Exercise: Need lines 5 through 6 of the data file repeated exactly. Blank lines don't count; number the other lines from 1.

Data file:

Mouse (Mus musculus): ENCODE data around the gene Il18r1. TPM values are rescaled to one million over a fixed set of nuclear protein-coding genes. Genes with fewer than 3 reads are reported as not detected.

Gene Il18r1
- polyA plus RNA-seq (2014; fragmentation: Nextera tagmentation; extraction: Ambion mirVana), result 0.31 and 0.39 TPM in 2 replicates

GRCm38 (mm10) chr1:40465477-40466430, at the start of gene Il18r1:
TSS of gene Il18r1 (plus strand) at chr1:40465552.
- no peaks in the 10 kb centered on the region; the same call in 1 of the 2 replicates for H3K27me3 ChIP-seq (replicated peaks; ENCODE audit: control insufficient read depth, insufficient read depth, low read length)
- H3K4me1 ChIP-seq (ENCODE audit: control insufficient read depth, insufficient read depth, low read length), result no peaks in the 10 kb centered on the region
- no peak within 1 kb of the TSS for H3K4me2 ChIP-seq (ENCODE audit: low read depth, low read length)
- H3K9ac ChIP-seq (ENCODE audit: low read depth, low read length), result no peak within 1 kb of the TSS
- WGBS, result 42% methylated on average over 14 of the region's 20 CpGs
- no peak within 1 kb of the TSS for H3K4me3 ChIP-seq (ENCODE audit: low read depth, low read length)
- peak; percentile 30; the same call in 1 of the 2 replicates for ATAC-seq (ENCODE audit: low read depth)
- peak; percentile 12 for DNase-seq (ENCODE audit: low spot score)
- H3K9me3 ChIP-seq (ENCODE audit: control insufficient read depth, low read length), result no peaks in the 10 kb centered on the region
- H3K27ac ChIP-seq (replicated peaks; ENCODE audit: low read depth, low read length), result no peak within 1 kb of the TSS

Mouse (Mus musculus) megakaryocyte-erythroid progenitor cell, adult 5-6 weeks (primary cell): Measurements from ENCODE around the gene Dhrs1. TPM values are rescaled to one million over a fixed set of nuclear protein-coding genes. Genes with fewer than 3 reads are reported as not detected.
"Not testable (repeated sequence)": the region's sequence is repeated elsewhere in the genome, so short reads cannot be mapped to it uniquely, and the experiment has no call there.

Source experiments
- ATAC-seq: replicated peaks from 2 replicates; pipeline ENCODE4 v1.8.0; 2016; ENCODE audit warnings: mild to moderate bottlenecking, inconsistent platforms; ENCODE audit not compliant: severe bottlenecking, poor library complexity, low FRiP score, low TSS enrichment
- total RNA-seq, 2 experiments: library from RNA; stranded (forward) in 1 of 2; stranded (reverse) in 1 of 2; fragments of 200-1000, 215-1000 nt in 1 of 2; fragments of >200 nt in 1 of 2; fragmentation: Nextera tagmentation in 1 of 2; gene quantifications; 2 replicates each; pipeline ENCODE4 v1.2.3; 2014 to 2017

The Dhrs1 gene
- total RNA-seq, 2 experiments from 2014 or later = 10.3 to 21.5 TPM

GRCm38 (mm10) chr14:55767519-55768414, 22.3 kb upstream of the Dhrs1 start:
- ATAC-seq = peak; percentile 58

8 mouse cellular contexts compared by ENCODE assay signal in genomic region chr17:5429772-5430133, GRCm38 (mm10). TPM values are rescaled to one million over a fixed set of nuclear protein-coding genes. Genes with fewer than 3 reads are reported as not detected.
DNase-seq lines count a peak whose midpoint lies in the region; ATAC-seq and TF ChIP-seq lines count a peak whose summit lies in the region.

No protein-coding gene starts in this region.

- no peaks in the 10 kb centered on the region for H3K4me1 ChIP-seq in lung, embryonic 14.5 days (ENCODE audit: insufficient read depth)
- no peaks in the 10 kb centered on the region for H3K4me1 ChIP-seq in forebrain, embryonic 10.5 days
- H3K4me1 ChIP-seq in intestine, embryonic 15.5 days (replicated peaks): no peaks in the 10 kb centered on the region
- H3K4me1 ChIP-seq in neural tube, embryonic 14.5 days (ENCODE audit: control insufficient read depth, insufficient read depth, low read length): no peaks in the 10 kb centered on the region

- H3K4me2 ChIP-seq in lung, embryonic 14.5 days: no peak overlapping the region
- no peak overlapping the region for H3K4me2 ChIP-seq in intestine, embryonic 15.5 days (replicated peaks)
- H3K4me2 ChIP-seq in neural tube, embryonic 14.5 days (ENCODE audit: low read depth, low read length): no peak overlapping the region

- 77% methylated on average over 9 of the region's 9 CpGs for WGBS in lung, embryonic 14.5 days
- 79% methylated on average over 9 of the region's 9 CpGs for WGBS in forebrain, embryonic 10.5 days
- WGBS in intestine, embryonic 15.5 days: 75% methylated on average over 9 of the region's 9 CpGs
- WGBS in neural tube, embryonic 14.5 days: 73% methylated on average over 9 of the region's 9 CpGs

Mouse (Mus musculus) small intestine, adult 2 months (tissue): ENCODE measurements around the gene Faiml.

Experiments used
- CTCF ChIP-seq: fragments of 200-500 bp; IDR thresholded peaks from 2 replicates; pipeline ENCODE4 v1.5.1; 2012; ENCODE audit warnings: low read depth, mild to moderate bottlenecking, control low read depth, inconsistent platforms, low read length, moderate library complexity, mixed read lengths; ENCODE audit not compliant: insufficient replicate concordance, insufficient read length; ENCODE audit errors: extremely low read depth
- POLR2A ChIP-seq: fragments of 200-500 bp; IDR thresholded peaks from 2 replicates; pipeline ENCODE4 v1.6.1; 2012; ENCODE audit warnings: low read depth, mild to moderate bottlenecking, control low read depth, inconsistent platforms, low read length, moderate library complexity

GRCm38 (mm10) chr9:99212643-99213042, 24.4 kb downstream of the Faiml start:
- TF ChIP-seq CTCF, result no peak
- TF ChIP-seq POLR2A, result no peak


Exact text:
TSS of gene Il18r1 (plus strand) at chr1:40465552.
- no peaks in the 10 kb centered on the region; the same call in 1 of the 2 replicates for H3K27me3 ChIP-seq (replicated peaks; ENCODE audit: control insufficient read depth, insufficient read depth, low read length)